In the early years of Liberation Theology the bishops and archbishops were very much against it – there had been a history of the Latin American heirarchy coming from the aristocratic class and aligning itself with that class and thinking we’ll always have poor people. Those days are mostly over because education is now available to all kinds of people, much like the US, and priests are from all kinds of families now.

    The writer does get a few things wrong. She says the bishops are allowing new priests to do their studies outside of classrooms, or something like that. I’m sure that’s not true. If anything, the academic requirements for priests have risen in Latin America, as they continue to do in other parts of the world. Probably, somebody told her that seminarians are now required to spend some time in the slums on top of their studies. I’m sure that’s more like it.

    Additionally, the author is speaking of converting in a protestant manner. Catholics speak of conversion all the time, but as in turning away from sin and changing the way you live. If the priest is hearing confessions, those folks are already Catholic. It also sounds like many of these slum people grew up in families that didn’t practice any religion. It’s not like they are converting from another religion.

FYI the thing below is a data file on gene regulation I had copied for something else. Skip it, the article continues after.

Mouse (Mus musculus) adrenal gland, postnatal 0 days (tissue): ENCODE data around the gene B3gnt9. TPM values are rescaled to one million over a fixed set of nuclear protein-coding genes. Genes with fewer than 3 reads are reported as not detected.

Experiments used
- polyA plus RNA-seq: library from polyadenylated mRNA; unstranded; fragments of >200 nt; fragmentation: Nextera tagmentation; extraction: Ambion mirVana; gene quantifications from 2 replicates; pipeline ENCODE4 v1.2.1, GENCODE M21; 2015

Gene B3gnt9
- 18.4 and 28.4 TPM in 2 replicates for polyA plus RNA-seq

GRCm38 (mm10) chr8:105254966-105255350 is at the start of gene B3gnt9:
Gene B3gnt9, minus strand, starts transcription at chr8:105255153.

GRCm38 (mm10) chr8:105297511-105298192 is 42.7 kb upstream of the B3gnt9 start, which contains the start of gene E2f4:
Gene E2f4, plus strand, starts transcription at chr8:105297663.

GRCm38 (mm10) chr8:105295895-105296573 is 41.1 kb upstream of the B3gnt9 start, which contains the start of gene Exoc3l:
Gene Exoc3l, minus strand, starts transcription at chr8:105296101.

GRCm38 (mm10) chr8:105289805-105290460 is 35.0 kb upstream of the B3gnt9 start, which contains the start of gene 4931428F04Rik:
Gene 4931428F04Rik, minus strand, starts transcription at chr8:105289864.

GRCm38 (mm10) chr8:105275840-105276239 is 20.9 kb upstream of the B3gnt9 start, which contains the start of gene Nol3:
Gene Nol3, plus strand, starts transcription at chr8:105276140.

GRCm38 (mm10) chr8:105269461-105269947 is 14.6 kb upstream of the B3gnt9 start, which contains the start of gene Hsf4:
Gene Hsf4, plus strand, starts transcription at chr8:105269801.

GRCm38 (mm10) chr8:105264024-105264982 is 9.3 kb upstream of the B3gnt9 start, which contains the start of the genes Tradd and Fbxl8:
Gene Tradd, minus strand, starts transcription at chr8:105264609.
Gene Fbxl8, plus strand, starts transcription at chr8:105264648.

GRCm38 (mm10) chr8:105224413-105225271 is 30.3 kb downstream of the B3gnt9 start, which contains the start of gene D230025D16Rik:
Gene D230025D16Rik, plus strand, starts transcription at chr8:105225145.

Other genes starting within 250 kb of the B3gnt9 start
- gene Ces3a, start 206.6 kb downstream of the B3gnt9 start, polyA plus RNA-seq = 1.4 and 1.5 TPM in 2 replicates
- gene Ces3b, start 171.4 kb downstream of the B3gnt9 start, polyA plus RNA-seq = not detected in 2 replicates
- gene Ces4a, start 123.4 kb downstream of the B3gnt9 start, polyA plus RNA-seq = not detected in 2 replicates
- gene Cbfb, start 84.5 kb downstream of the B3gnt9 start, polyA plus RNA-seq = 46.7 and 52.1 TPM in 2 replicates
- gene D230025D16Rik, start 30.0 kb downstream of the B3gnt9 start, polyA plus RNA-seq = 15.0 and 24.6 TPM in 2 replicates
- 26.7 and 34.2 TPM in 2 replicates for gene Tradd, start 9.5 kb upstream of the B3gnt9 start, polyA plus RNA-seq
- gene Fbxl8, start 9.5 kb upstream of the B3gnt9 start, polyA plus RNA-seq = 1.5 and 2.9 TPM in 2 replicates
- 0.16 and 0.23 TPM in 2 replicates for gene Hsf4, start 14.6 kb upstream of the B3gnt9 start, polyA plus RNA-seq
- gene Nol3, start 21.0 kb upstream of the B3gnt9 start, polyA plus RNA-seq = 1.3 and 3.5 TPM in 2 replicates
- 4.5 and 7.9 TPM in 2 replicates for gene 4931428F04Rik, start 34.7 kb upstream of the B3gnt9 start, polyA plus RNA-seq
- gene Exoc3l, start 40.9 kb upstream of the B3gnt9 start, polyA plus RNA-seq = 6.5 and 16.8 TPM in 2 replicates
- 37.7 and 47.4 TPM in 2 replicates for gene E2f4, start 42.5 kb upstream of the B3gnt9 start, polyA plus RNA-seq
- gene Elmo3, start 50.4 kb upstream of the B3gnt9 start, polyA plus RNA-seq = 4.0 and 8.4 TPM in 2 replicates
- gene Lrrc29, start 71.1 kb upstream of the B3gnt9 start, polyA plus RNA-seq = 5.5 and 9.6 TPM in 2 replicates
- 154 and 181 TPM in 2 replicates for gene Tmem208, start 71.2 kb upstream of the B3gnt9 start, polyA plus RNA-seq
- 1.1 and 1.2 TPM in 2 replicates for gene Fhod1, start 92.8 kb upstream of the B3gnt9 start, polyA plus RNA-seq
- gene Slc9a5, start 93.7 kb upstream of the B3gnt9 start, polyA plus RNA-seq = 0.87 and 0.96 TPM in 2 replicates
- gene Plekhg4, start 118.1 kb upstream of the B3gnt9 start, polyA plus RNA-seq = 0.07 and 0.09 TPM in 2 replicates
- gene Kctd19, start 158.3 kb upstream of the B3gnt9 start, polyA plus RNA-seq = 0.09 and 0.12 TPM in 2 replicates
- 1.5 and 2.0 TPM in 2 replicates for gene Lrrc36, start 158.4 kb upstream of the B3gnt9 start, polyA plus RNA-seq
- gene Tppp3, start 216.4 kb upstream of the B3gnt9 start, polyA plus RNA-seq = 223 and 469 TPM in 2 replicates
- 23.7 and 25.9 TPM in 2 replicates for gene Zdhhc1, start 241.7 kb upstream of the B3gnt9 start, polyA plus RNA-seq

Bottom line: good story by a writer who doesn’t know the history of Liberation Theology.

  • Ross Harrell

    There does seem to be a predisposition in the story toward the notion that priests are only concerned with ‘converting people’ and that it is novel to act charitably. I assume this is a bias that someone from the secular part of the US might adopt. But that is an assumption.

  • Julia B

    If anybody is still reading this thread. It just so happens that Francis sent a message to the Argentinian Catholics about this very topic the other day: helping the poor. http://whispersintheloggia.blogspot.com/2013/08/when-you-meet-needy-your-heart-grows.html

    On the subject of what Americans would call converting people, he specifically says: “We ask only one thing: that you reach out! And that you go and seek out and encounter the most needy! . . . Does this mean going to convince someone to become Catholic? No, no, no! You are just reaching out to meet him, he is your brother! That is enough. You reach out to help them, the rest is done by Jesus, by the Holy Spirit.”

    http://whispersintheloggia.blogspot.com/2013/08/when-you-meet-needy-your-heart-grows.html